In Power Slap League, A Knockout Might Not Stop A Fight

In the new Power Slap League, the athletic commission is considering letting knocked out fighters continue fighting.

Power Slap
Credit Power Slap on Instagram

Some of the rules and regulations of the new Power Slap League have been announced. 

Ever since UFC president Dana White announced that he, along with former UFC owner Lorenzo Fertitta, were getting into Slap Fighting the MMA community has been interested in learning more. Back in October, it was announced that the Nevada Athletic Commission approved the regulation of this new sports league. At the time very few details were announced but now NSAC has released the first round of rules and regulations. 

With any new sport, it will take some time for fans to learn all the rules involved and all the terminology, the following will help clear some of that up for new slap-fighting fans. 

Several key rules and regulations announced for Power Slap Leauge

In slap-fighting, two athletes stand across from each other and slap their opponent one at a time. According to the rules, the person throwing the slap is called the striker and the slappee is called the defender. Dana White’s Power Slap league promotes three-round and five-round matches. Each striker will have to stand in a specified box with both feet on the ground. They will have to specify how many wind-ups they plan to use prior to the strike. Two referees will be on hand to make sure the strike lands flush and in the correct region of the face. 

The strike must be flush with the whole hand and fingers and palm must land at the same time. On the flip side, a defender must not actually defend at all from the strike. They cannot flinch or tuck their chin and must hold a “Power Slap Stick” behind their back with both hands. If they flinch it will be called a foul. The strike must land on the side of the face as specified in the regulations.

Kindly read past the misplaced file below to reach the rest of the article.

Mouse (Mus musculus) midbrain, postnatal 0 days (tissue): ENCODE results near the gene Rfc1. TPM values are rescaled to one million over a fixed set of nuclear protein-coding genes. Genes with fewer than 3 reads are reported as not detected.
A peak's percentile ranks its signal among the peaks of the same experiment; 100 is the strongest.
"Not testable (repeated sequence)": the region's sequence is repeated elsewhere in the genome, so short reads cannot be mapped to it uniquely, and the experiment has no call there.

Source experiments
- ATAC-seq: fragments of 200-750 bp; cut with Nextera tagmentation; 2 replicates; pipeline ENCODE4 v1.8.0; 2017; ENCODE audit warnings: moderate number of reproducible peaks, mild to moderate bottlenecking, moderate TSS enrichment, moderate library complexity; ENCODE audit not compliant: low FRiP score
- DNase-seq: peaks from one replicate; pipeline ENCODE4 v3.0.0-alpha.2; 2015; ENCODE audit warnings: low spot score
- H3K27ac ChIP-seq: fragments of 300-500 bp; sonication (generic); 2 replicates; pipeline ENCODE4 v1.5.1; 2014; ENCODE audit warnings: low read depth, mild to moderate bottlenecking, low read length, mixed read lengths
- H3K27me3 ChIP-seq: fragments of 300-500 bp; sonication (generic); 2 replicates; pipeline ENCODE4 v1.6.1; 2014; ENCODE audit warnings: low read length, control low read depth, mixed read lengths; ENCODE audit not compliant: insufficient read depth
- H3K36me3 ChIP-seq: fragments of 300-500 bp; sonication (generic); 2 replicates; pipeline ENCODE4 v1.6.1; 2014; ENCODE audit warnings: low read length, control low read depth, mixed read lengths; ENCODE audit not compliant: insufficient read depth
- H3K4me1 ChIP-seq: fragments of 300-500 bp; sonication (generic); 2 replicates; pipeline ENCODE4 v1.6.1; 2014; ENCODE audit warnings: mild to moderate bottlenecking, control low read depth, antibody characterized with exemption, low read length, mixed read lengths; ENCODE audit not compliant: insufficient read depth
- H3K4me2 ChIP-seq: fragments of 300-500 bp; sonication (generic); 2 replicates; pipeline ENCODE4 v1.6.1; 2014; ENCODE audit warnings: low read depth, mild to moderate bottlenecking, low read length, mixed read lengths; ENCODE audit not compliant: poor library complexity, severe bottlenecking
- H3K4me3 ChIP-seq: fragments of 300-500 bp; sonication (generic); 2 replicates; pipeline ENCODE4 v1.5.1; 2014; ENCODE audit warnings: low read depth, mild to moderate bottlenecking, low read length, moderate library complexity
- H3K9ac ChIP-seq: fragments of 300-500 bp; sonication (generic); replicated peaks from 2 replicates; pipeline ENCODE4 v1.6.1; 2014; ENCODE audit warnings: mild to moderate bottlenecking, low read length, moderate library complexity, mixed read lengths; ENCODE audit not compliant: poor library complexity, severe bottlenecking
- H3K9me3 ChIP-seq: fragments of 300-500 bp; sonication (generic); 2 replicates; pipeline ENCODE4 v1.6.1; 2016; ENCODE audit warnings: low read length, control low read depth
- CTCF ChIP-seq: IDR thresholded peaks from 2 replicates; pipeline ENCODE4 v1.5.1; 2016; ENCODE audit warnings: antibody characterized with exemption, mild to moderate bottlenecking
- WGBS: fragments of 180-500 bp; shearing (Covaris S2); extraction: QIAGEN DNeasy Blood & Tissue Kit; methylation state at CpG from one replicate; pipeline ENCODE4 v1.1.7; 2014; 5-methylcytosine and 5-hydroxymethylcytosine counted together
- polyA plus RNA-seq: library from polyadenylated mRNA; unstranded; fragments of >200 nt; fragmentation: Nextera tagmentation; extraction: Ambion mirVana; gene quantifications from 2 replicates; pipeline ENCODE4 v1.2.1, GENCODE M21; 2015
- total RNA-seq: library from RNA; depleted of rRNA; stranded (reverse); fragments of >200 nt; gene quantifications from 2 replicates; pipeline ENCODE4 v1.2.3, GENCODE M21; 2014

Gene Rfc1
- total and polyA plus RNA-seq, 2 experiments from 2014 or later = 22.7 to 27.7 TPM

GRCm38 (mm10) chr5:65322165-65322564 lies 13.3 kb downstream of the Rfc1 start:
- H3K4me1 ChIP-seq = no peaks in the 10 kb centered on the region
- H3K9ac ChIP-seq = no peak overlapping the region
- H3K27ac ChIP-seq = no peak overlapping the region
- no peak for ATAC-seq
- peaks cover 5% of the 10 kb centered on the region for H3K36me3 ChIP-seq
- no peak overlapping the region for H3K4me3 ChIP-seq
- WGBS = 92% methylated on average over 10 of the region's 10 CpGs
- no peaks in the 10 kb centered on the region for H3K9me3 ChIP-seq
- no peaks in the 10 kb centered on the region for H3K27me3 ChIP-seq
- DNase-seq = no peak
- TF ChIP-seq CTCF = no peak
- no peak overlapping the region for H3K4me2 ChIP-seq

“The cheek, tracing from the jawline but excluding the chin (i.e., the area measured from the lips downward) and ear, to the height of the beginning of the eye, below and excluding the temple, then to the middle of the face on the outside of the eye and back to the starting point on the jawline only,” the rules read, h/t MMA Fighting. 

Each round is scored out of ten. The fight will end by knockout or decision. If a defender is knocked down, they will receive a ten count to get back up and must show that they are capable of continuing. If a fighter is the defender in the first round and gets knocked out, they could possibly receive up to two minutes to regain consciousness.

“Once the referee declares the finish, a clock of two minutes begins,” the rule states. “During this time, the Defender is given two minutes to recover, establish their fitness to continue as determined by the referee and cleared by the supervising physician, and complete one Permitted Slap of their opponent. If the return strike results in a technical knockout or knockout of their opponent, the match is declared a Draw. If the return strike has any other result, then the Match result stands.”

There has been some pushback about the dangers associated with the sport, especially since the blows are isolated to the face and head. The Nevada Athletic Commission is there to make sure everything is run safely. The athletes will undergo medicals and must pass brain scans to get a license to participate. 

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